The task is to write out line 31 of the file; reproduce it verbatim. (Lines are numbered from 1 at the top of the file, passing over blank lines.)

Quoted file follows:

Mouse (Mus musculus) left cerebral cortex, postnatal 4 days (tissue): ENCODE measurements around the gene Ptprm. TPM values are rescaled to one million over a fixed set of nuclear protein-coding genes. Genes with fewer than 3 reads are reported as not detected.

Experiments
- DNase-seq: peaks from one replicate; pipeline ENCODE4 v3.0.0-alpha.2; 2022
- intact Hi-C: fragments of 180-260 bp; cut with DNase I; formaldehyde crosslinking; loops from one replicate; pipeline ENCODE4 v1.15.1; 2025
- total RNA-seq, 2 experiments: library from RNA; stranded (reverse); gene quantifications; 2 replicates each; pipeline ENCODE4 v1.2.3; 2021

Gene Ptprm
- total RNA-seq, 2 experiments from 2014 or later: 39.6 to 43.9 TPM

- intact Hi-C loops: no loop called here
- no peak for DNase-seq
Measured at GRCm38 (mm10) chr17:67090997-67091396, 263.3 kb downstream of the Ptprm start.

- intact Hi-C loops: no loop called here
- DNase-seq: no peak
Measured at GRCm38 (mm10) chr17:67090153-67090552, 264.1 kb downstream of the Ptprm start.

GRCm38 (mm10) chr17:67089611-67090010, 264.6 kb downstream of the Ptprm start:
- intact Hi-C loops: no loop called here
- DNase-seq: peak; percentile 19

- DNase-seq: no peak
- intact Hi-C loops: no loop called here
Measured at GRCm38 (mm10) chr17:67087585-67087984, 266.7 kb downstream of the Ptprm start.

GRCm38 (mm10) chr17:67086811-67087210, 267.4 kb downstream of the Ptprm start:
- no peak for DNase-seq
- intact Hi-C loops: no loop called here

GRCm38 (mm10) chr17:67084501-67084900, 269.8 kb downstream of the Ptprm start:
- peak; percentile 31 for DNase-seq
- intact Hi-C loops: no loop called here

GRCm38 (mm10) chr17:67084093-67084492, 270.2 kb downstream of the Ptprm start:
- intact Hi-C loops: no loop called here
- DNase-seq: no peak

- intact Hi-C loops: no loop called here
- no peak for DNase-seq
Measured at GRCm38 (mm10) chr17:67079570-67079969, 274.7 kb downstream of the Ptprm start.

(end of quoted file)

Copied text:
Measured at GRCm38 (mm10) chr17:67079570-67079969, 274.7 kb downstream of the Ptprm start.